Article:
Negotiators trying to resolve the Honduran political crisis said talks have broken off, the third such announcement in the past week.
The interim government declared the negotiations collapsed hours after making a new offer to the delegation representing ousted President Manuel Zelaya, which had set a midnight deadline for an agreement to reinstate the leader who was deposed in a June 28 coup.
“We can’t do anything but express our regret for not satisfactorily concluding the talks due to the stubbornness of our counterparts,” said Vilma Morales, a representative of interim President Robert Micheletti.
Zelaya negotiator Victor Meza earlier in the day also said negotiations had broken down.
John Biehl, a special envoy for the Organisation of American States sent to Honduras to facilitate the dialogue, said “for us the suspension of the talks is a break, a time for reflection”.
Mr Biehl said he would return to Washington to consult with the OAS on how to better help the situation in Honduras.
Earlier, Ms Morales said the administration was willing to let Zelaya appeal directly to the country’s legislature to decide whether he should be restored to office.
Mr Micheletti had previously insisted the decision be left to the Supreme Court, which had already ruled out Mr Zelaya’s reinstatement.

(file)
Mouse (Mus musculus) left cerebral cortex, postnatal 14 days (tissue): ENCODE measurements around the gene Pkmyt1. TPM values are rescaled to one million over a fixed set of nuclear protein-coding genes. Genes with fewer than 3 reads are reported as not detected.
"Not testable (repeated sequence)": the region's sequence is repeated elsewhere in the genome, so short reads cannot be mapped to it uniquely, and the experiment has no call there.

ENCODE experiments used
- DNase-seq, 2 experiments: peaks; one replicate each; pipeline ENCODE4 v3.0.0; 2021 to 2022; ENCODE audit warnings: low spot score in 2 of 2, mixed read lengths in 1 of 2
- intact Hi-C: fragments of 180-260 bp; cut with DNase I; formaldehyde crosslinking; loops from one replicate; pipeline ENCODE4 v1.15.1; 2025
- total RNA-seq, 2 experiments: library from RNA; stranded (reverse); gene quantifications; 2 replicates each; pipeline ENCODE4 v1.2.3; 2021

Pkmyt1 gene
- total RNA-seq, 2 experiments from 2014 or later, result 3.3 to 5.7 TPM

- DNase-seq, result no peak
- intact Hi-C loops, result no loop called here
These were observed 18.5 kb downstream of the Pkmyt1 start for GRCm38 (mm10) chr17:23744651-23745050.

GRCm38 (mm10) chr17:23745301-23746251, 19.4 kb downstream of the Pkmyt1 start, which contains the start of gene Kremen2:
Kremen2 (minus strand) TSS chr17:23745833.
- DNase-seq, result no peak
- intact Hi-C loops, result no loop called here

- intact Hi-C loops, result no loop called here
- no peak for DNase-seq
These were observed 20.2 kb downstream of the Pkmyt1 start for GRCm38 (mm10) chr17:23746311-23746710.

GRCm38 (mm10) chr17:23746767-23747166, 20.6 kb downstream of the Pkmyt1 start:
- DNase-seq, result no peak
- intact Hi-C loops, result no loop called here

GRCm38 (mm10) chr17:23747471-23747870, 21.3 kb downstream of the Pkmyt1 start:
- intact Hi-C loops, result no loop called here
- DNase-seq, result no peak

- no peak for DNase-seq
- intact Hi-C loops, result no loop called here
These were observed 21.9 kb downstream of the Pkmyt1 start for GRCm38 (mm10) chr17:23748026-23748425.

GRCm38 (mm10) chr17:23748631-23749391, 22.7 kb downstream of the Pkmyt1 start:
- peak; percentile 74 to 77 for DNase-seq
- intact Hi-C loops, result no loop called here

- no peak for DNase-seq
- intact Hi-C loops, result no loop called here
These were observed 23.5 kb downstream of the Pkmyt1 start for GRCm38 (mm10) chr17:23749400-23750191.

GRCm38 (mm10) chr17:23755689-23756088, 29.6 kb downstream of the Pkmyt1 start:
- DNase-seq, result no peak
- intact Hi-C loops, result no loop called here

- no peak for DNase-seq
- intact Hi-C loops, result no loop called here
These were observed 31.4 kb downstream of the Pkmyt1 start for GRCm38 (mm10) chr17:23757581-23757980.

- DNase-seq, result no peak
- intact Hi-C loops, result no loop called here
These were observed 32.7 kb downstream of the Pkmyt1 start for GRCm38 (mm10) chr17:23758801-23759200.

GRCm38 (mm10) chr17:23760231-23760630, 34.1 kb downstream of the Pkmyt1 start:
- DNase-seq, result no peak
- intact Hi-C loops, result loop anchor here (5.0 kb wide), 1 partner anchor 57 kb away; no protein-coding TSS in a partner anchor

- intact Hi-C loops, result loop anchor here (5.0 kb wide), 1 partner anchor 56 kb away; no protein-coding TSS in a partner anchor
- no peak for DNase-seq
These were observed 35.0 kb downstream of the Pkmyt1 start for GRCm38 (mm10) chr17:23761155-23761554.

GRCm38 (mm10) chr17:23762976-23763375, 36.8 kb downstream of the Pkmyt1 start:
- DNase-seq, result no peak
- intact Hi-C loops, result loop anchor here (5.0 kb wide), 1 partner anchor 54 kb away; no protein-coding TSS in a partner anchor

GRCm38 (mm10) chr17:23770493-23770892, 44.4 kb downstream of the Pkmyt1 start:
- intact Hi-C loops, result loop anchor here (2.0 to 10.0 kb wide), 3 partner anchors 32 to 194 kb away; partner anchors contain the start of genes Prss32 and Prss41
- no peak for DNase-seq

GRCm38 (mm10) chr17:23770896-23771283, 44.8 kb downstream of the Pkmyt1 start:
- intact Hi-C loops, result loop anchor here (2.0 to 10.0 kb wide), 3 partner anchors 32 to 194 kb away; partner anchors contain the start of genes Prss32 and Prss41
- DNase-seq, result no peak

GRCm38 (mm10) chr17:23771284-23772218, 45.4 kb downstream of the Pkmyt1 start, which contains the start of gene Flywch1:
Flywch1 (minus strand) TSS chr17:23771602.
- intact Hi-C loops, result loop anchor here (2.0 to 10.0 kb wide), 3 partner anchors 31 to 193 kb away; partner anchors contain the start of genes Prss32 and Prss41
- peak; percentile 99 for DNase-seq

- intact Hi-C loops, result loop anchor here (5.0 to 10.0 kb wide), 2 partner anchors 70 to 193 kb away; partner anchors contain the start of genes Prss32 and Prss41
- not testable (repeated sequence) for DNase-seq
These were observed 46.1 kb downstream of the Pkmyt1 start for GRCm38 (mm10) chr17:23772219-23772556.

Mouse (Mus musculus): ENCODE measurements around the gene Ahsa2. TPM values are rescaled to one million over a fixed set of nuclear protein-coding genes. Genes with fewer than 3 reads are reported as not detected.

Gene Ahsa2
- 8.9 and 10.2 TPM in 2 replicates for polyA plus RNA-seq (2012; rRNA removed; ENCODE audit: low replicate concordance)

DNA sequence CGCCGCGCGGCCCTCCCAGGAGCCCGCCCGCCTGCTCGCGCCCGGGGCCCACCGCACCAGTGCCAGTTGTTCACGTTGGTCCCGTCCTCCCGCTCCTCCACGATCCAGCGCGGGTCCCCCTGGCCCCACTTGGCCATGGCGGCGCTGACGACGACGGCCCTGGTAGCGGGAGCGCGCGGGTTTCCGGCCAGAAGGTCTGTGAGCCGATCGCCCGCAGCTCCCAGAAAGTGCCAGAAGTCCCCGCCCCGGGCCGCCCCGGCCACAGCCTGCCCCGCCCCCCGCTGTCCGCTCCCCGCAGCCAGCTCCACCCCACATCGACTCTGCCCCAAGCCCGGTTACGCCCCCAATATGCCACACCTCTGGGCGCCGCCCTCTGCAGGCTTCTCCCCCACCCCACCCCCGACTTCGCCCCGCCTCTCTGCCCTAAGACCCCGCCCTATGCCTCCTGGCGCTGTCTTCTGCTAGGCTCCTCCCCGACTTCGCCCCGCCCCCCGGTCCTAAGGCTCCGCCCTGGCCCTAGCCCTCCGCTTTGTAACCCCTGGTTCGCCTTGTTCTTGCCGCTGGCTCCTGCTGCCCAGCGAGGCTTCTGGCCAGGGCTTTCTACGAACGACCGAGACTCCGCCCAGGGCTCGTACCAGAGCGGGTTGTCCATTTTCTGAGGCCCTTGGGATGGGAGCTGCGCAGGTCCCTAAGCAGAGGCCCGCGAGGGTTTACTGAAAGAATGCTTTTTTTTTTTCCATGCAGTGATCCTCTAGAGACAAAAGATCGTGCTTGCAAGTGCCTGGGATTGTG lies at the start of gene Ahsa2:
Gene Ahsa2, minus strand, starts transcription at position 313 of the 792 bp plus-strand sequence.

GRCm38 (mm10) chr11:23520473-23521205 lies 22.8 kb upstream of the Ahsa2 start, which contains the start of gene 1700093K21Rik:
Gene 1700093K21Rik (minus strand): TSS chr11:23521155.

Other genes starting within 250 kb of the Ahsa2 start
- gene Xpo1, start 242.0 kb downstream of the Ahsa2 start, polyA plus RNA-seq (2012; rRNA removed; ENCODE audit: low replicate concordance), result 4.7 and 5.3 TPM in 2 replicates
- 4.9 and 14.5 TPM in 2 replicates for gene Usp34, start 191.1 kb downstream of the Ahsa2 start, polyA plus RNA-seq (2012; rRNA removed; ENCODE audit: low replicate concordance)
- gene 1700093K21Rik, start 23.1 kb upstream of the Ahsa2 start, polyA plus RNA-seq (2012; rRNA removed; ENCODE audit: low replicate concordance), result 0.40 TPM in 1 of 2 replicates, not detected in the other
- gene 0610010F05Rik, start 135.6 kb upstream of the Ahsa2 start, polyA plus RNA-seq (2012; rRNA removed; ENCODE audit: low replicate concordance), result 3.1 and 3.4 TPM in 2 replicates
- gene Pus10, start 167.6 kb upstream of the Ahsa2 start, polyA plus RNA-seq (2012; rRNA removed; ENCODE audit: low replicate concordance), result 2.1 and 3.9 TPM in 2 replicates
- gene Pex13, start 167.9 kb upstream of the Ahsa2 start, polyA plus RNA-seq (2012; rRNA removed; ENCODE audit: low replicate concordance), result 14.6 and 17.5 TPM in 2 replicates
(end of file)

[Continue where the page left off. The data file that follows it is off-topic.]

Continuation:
Mr Zelaya has said he wants Congress to make the decision, even though the latest estimates suggest he currently enjoys the support of only about a fifth of politicians.
The interim government also suggested a solution in which both Mr Micheletti and Mr Zelaya would renounce any claim to the presidency, with a third party designated to serve out the three months left in Mr Zelaya’s term. Mr Zelaya has rejected similar proposals in the past.
“It is unacceptable, because it goes against our basic principle of reinstatement”, said Mr Meza.
The international community has called for Mr Zelaya’s reinstatement, while the interim government hopes to weather diplomatic isolation and sanctions until previously scheduled presidential elections on November 29.
But many governments, including the US, have said they will not recognise the vote unless Mr Zelaya is back in office by then.
Mr Meza accused the government of using the talks to buy time, saying that “for us, there is no room to continue talks with people who are only seeking to draw out the discussion”.